Today is Juneteenth (“June” plus “nineteenth”). The less you know about this holiday, the more you need to know.
On June 19, 1865, two months after the Confederacy surrendered, Union General Gordon Granger led a group of federal troops into Galveston, Texas.
Maj. Gen. Granger issued this declaration: “The people of Texas are informed that, in accordance with a proclamation from the Executive of the United States, ‘all slaves are free.’ This involves an absolute equality of personal rights and rights of property between former masters and slaves, and the connection heretofore existing between them becomes that between employer and hired labor.”
An annual rite and a century of waiting
As Henry Louis Gates, Jr. notes, Maj. Gen. Granger had no idea that his order would establish the most popular annual celebration in the United States of emancipation from slavery. The newly freed black men and women of Texas made the date into their own annual rite, beginning one year later in 1866.
Informal celebrations of the date continued until, in 1980, Texas became the first state to make Juneteenth an official holiday. Forty-five states recognize the holiday today.
President Lincoln issued his Emancipation Proclamation two years earlier, but it freed only slaves within Confederate states who were liberated by Union troops. Even after Granger’s proclamation, many of the 250,000 slaves in Texas were mistreated for decades to come.
African Americans would wait nearly one hundred years before the Civil Rights Act of 1964 ended segregation in public places and banned employment discrimination on the basis of race, color, religion, sex, or national origin.
Tragically, much of the prejudice African Americans have faced in our nation has come from white Christians.
“The Color of Compromise”
In The Color of Compromise: The Truth about the American Church’s Complicity in Racism, historian Jemar Tisby surveys four hundred years of American church history. He shows that white American Protestants in both the North and the South repeatedly used their theology and church institutions to perpetuate racial power imbalances.
This tragic story begins early.
Although the custom in England was that Christians could not enslave one another, the Virginia General Assembly—made up of Anglican men—enacted a law in 1667 mandating that slaves not be freed when they were baptized.
Tisby notes that while George Whitefield and Jonathan Edwards both preached the message of salvation to all, both Whitefield and Edwards owned slaves. In fact, they saw nothing in Scripture that forbade slavery.
“Christians today remain divided along racial lines.”
Prior to and after the Civil War, many prominent white religious leaders continued to assert that black and white people were spiritually equal—while these leaders still advocated for slavery. Tisby cites historian Linda Gordon, who estimated that forty thousand ministers were members of the Ku Klux Klan in the 1920s.
While some Christians denounced lynchings, Tisby reports that others “turned a blind eye to the practice.” Even in the civil rights movement, many white Christian leaders urged patience over proactivity. In fact, Martin Luther King Jr.’s famous “Letter from a Birmingham Jail” was written specifically to counter religious leaders who counseled moderation and resisted initiatory change.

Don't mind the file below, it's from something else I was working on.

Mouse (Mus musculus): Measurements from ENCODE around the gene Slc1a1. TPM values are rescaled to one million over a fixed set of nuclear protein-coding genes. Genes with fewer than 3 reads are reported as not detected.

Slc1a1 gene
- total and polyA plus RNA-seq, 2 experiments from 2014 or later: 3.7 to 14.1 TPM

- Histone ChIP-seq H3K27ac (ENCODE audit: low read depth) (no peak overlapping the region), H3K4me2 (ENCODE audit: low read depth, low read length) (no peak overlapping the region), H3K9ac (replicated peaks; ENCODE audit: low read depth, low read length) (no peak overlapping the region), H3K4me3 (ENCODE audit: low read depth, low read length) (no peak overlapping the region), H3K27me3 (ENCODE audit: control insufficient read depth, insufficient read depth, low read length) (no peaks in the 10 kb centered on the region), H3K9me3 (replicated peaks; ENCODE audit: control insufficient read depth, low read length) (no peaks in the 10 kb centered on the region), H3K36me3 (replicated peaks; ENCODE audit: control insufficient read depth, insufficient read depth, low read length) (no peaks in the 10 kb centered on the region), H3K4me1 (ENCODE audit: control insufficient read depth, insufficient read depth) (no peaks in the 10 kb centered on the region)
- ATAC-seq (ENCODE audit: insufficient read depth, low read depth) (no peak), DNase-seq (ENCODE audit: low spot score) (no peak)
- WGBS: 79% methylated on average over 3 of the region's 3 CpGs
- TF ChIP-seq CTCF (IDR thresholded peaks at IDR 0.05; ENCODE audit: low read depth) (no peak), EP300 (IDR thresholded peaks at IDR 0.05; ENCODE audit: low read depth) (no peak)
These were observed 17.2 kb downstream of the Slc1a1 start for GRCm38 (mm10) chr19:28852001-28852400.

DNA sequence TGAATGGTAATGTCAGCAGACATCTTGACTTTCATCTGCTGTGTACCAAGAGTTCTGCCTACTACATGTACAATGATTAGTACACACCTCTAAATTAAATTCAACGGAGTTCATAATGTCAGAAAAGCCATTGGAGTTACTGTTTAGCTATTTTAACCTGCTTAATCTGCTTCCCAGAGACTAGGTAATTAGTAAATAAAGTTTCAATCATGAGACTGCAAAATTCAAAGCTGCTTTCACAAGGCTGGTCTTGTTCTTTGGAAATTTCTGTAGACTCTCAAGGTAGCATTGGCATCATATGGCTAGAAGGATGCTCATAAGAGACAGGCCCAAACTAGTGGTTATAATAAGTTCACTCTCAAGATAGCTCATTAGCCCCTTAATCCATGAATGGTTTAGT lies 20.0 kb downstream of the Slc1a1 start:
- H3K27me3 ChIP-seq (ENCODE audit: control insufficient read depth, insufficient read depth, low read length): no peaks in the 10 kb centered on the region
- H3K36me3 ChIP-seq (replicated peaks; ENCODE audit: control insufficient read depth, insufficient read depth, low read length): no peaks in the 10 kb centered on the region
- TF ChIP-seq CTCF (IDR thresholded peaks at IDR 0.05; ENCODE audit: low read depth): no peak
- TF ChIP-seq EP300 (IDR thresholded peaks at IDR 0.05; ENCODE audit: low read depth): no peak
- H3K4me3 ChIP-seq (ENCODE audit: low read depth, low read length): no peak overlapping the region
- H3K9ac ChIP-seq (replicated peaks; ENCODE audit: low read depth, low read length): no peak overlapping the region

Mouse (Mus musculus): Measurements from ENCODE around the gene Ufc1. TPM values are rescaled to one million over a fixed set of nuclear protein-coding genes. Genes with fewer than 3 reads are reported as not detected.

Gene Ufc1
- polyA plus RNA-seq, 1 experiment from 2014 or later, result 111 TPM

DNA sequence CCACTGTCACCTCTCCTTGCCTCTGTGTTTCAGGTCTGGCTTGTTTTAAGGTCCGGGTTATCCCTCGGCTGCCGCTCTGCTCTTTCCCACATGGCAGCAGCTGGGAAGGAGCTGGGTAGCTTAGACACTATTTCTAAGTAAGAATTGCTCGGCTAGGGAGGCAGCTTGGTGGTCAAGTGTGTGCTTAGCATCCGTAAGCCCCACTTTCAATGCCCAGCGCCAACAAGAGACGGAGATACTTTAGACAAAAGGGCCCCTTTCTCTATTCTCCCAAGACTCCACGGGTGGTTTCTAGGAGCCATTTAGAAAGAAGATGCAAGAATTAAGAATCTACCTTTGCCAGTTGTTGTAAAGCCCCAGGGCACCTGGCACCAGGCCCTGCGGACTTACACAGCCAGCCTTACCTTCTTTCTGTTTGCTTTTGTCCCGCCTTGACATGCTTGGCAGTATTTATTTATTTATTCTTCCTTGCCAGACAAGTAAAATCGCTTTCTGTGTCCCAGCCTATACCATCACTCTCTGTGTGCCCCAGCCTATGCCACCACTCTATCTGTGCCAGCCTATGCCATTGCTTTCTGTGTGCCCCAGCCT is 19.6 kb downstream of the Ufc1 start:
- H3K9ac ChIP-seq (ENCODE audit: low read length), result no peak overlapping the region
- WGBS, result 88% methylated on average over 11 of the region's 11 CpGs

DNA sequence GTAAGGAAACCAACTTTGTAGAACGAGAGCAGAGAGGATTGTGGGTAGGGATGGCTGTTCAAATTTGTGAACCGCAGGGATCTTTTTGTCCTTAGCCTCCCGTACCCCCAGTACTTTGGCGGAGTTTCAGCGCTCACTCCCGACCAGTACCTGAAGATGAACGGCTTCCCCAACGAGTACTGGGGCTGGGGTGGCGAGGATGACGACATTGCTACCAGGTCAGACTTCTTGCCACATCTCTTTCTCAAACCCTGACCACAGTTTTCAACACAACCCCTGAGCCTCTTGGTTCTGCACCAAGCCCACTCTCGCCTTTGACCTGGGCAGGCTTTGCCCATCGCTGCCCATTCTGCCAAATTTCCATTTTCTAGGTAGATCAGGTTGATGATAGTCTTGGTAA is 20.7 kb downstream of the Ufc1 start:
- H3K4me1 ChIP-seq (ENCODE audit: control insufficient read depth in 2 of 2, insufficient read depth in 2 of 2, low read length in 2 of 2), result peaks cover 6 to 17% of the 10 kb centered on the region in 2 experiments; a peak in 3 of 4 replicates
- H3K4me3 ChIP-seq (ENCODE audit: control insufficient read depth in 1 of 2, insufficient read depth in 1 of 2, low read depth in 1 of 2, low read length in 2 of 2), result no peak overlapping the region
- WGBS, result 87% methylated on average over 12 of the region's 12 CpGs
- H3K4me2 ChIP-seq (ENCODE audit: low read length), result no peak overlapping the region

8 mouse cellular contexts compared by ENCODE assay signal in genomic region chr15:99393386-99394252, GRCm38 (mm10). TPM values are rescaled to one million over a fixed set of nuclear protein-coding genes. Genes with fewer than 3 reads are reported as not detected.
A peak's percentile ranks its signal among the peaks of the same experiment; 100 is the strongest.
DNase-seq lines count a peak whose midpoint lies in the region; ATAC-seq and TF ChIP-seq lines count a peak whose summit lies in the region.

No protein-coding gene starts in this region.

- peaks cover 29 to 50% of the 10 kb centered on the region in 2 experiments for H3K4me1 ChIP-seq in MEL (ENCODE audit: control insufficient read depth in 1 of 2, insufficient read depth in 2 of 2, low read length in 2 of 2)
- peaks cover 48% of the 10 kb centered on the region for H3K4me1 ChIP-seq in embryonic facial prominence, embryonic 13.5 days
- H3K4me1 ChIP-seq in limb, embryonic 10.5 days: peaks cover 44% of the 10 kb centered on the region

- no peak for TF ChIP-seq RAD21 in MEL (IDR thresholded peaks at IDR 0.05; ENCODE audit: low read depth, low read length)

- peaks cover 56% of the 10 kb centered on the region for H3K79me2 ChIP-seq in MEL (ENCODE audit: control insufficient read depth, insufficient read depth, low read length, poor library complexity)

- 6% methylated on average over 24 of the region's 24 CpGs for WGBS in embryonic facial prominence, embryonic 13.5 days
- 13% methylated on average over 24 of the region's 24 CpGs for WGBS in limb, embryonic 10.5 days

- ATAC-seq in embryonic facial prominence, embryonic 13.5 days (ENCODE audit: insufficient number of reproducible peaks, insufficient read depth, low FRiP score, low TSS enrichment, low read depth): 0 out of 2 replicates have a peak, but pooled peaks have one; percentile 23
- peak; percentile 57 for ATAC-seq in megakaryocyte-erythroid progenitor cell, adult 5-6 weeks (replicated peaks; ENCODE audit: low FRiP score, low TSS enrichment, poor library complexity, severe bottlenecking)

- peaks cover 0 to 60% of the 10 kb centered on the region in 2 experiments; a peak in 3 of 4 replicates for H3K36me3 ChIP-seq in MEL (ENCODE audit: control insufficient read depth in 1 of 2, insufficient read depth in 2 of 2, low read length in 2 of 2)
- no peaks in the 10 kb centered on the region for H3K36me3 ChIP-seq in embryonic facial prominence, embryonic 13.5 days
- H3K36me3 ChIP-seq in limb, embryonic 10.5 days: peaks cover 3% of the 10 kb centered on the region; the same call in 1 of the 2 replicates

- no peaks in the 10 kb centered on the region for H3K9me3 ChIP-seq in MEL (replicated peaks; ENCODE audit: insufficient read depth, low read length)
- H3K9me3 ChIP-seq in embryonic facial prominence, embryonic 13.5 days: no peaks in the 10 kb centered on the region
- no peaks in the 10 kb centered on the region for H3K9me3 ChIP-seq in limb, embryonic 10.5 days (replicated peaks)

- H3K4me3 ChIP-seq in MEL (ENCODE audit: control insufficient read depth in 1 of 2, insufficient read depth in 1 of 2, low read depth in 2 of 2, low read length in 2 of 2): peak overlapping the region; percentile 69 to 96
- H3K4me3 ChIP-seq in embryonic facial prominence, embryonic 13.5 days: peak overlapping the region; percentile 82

When Dr. King spoke at the Southern Baptist Theological Seminary in 1961, his biographer, Taylor Branch, later wrote: “Within the church this simple invitation was a racial and theological heresy, such that churches across the South rescinded their regular donations to the seminary.”
Tisby is right: “Amidst the furor of racist words and events, Christians today remain divided along racial lines.”
“God shows no partiality”
Juneteenth is a holiday every American should celebrate. But for white Christians, our response to the evil of racism must not be limited to an annual observance or occasional emphasis in our churches, important though these are.
As a father, nothing would grieve me more than for one of my children to demean, discriminate against, and even enslave another of my children. Imagine the grief in the heart of our Father over the long and tragic history of slavery and racism in our country.
Our first response as believers must be to examine ourselves honestly in light of biblical truth. Since “God shows no partiality” (Acts 10:34), we must resolve to do the same.
This is not as simple as deciding to think, speak, and act without prejudice. We should also reach out to those we know of a different race to ask them for their honest assessment of our behavior. Do we—perhaps unknowingly—speak or act in ways that they perceive as biased? Are there ways we can do better in our interpersonal relationships and public influence?
“Can the Spirit have more of me?”
The key to loving others as God loves us is manifesting the “love, joy, peace, patience, kindness, goodness, faithfulness, gentleness, self-control” that are the “fruit of the Spirit” (Galatians 5:22–23). But to manifest the Spirit’s fruit, we need the Spirit’s power.
Max Lucado: “What the hand is to the glove, the Spirit is to the Christian. . . . The question is not, how can I have more of the Spirit? But, rather, can the Spirit have more of me?”
Can he have more of you today?